New South Wales (NSW) train drivers will hold a 24-hour partial strike on Friday, as part of a range of industrial action over wages, conditions and safety concerns in a long-running dispute over a new enterprise agreement (EA).
This takes place amid a growing wave of industrial unrest in Australia and around the world, including strikes this week by 140,000 teachers and nurses across NSW. Rail workers have responded to this upsurge with calls for unified action, but the Rail Tram and Bus Union (RTBU) has done everything it can to suppress discussion of the broader context surrounding the dispute and to maintain the isolation of workers.
On Friday, rail workers will refuse to operate “fourth generation” rolling stock, reducing the capacity of the network by more than two thirds. The ban will prevent the use of all trains built in the past two decades, including the so-called Waratah, Millennium and Oscar sets. The partial strike is set to be repeated on Friday July 8.
In addition to the partial strike, rail workers are undertaking a range of limited work bans. Beginning last Wednesday, rail infrastructure workers are refusing to turn off power to sections of the network, except in emergencies, or issue power-out permits to contractors. This threatens to delay work on converting the T3-Bankstown line for the fully-automated Southwest Metro.
Cleaners have also begun an indefinite ban on mopping floors and cleaning windows or hazardous waste. Many of the cleaners working on NSW trains are not directly employed but instead work for private contractors. Rail workers are demanding that these workers be paid the same rates as directly-employed cleaners, and be offered permanent positions after three months working on the trains.
A central issue in the 14-month dispute is the refusal of the state government to address workers’ concerns over the safety of the New Intercity Fleet (NIF). The NIF trains were explicitly designed for driver-only operation, allowing guards to be eliminated. While the government insists that guards will be retained, at least initially, they will only be able to monitor the train doors and station platform via camera monitors, reducing sight lines, especially in poor weather.
The state government is now offering an incentive payment of $6,000 per year to individual workers who agree to work on the NIF, in a clear ploy to divide the workforce and defeat the block that has delayed the deployment of the trains for three years.
Like all public sector workers in NSW, rail workers face a cap on annual wage increases. Liberal-National Premier Dominic Perrottet recently announced a temporary increase in the cap from 2.5 percent to 3 percent (inclusive of superannuation), well below the official inflation rate of 5.1 percent, which itself vastly understates the rapidly rising cost of living.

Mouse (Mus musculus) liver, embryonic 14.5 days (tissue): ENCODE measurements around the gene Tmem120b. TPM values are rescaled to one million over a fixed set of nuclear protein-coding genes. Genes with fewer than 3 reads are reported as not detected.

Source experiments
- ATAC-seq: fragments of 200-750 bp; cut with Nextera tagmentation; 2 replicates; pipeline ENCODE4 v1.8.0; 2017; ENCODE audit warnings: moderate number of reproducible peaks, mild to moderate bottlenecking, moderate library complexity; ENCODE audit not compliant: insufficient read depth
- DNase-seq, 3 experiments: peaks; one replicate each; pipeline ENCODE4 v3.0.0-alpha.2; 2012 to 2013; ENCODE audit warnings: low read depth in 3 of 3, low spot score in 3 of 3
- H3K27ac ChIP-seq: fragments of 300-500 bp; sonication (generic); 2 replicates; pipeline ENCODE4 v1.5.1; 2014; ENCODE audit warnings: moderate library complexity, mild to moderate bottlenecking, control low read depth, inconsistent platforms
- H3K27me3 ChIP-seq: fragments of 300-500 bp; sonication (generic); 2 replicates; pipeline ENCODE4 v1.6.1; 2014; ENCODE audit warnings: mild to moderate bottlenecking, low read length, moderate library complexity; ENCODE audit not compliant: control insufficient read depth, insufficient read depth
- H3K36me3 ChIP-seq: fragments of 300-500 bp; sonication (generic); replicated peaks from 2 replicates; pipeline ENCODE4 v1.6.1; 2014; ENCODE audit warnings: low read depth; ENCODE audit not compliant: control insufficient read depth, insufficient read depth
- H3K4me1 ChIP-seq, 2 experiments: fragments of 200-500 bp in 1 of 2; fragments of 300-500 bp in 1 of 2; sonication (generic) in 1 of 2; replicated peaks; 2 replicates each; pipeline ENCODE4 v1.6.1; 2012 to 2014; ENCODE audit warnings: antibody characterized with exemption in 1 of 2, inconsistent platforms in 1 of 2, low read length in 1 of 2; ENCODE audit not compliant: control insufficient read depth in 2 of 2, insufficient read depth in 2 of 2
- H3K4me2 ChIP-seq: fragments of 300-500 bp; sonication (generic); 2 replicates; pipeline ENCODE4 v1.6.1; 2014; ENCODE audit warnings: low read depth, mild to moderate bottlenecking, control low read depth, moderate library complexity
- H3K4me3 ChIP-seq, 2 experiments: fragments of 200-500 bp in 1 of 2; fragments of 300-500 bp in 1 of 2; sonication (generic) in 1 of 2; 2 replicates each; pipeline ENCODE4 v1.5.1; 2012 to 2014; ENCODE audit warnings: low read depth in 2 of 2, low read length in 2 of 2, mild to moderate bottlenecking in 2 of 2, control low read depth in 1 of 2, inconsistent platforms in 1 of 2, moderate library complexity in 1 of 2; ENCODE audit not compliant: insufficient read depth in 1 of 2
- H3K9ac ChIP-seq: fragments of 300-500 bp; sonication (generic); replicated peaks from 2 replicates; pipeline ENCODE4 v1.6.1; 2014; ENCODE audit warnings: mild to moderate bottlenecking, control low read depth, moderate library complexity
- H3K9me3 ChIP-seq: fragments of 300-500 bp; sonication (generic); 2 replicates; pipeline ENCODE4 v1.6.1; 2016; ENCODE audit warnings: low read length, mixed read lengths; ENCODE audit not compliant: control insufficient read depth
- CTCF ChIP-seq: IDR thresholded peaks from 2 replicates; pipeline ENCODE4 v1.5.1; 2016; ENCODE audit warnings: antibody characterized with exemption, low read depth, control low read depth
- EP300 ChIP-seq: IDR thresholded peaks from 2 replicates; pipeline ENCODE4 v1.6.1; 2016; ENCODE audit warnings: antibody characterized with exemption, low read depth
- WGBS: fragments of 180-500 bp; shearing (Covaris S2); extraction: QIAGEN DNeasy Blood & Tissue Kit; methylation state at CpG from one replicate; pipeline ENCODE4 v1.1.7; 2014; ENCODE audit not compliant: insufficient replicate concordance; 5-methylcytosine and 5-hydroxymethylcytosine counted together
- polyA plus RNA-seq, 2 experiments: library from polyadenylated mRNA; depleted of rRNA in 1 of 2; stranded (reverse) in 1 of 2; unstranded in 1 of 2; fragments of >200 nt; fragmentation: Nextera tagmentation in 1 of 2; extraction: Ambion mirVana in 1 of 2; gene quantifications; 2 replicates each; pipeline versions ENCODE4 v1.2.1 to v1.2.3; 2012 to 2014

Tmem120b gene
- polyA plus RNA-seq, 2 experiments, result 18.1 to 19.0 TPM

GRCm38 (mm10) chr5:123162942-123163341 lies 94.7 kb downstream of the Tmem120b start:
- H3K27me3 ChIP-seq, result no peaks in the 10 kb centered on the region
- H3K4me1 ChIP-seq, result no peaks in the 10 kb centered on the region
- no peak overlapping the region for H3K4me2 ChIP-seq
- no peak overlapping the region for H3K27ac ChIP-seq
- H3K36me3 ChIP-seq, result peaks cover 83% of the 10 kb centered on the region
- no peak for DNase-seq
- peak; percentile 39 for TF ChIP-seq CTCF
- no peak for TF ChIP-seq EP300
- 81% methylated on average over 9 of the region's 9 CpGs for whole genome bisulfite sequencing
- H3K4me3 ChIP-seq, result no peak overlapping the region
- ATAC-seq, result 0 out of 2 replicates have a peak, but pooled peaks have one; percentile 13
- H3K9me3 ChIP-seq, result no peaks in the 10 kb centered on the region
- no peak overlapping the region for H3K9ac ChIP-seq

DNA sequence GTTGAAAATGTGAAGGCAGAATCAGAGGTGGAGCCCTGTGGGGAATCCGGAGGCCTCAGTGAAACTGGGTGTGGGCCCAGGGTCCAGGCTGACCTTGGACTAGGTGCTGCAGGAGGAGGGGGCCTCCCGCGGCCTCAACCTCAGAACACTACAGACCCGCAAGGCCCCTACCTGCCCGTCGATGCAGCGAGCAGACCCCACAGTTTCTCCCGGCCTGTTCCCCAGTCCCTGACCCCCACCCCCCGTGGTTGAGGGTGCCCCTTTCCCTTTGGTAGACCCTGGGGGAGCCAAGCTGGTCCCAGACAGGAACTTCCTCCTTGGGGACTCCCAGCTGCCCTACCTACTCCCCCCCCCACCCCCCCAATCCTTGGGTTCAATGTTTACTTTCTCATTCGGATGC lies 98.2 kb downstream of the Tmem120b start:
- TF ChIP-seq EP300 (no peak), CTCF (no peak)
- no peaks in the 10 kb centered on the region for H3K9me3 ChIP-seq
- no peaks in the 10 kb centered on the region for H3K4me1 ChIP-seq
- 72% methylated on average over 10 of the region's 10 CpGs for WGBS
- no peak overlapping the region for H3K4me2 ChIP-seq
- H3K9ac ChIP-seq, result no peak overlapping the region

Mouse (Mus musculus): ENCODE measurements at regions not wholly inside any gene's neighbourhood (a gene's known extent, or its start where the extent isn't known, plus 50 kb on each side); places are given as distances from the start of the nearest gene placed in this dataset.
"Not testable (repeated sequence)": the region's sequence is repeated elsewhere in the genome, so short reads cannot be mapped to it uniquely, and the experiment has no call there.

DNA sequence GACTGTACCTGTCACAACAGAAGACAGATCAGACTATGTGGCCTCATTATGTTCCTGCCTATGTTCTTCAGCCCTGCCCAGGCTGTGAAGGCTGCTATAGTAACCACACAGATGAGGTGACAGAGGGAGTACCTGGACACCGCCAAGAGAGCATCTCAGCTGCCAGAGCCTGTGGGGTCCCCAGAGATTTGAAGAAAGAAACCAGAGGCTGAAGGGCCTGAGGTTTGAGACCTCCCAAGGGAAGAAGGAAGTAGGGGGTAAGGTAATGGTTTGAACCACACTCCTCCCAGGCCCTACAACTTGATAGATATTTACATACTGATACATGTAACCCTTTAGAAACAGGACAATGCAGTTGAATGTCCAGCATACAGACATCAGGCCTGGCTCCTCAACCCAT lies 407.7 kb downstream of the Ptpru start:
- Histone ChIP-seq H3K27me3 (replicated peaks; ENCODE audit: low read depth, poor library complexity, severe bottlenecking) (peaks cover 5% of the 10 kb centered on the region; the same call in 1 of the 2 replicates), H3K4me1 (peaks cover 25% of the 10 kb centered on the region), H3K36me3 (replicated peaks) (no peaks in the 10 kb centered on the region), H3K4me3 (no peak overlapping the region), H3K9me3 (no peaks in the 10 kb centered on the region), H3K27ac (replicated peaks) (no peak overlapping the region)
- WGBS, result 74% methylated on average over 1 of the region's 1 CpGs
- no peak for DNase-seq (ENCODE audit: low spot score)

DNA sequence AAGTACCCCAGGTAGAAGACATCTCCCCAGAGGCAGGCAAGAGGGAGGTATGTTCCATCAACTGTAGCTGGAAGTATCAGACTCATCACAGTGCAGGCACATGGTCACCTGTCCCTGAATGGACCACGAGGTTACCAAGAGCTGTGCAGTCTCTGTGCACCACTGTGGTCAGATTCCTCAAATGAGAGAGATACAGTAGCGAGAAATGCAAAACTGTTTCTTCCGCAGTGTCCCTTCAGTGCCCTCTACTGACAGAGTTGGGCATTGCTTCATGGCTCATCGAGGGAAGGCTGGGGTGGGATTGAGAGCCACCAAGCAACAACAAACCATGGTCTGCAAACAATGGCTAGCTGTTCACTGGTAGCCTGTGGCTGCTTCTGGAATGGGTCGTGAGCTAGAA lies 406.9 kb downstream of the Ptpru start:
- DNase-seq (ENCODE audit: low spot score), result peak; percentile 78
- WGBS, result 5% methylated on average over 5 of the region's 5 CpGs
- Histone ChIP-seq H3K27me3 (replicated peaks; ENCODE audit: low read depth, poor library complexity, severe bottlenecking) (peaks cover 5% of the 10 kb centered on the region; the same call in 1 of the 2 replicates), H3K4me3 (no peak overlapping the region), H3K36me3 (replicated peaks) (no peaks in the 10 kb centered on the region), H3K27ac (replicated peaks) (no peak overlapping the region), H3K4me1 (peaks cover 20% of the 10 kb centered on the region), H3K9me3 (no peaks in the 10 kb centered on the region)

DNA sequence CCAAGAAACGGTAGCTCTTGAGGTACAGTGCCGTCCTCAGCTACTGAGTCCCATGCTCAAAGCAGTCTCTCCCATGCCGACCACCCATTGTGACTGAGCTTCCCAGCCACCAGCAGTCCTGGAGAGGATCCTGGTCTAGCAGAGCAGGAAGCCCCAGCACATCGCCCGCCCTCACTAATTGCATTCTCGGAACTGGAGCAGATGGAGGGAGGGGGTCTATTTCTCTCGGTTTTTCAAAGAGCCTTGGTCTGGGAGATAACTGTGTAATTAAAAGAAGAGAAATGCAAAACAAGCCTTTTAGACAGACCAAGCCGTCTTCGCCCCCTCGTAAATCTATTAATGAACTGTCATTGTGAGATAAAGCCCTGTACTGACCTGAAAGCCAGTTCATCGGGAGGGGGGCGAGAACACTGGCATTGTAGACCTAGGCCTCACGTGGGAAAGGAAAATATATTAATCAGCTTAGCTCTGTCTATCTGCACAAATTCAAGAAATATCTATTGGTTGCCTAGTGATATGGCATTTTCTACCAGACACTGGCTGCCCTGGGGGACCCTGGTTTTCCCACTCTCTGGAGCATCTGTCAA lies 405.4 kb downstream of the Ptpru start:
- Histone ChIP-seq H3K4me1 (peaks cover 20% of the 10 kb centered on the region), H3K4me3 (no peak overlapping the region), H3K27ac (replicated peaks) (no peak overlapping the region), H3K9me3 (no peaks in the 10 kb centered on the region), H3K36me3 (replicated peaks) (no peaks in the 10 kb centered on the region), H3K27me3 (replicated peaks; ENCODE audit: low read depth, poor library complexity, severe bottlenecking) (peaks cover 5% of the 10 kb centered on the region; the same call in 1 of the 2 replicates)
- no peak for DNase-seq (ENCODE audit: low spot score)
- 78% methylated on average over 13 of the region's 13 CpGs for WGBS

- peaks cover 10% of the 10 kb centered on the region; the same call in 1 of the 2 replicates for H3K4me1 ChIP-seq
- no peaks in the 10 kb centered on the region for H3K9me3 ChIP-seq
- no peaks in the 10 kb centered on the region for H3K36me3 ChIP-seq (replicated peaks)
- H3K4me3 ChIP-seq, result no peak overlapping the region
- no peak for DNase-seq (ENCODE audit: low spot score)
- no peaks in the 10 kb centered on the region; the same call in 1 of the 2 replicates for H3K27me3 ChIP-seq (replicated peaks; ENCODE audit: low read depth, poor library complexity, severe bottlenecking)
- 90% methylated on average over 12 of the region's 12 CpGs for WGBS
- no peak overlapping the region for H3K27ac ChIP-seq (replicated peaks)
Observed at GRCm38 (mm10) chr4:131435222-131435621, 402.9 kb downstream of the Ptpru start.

Under the proposed deal, rail workers would receive a one-off payment of $3,185, which falls far short of making up for either the 12-month wage freeze since the last EA expired or the real wage cuts contained in the new agreement.
The RTBU has not recently put a figure to its pay demand, only stating that it must be “fair and just.” As an example of what the union considers “fair and just,” the RTBU announced Thursday it had reached in-principle agreement over a deal that will deliver bus drivers in Newcastle a paltry 7 percent pay “increase” over two years. The agreement will also do nothing to address the declining conditions the drivers have faced since Newcastle buses were privatised in 2017 with the full support of the RTBU.
Across NSW, some 140,000 public sector health workers and teachers will strike this week, over the wage cap, longstanding staff shortages and overwork made worse by the ongoing COVID-19 pandemic. As is the case with rail workers, the unions covering these workers have dragged out the disputes over months, holding sporadic one-day strikes designed to allow workers to let off steam. Despite calls from workers for unified action, the health and education unions have ensured the workers are kept isolated, excluding vast sections of workers in each sector.
Over the past week, 50,000 British rail workers have held three one-day national rail strikes. Like rail workers in NSW, they have been subjected to vicious denunciations by the government, which has labelled them “Putin’s stooges.” Like the RTBU, the Rail, Maritime and Transport union is preparing to ram through a deal that will slash conditions and deliver a pay “rise” far below the rate of inflation.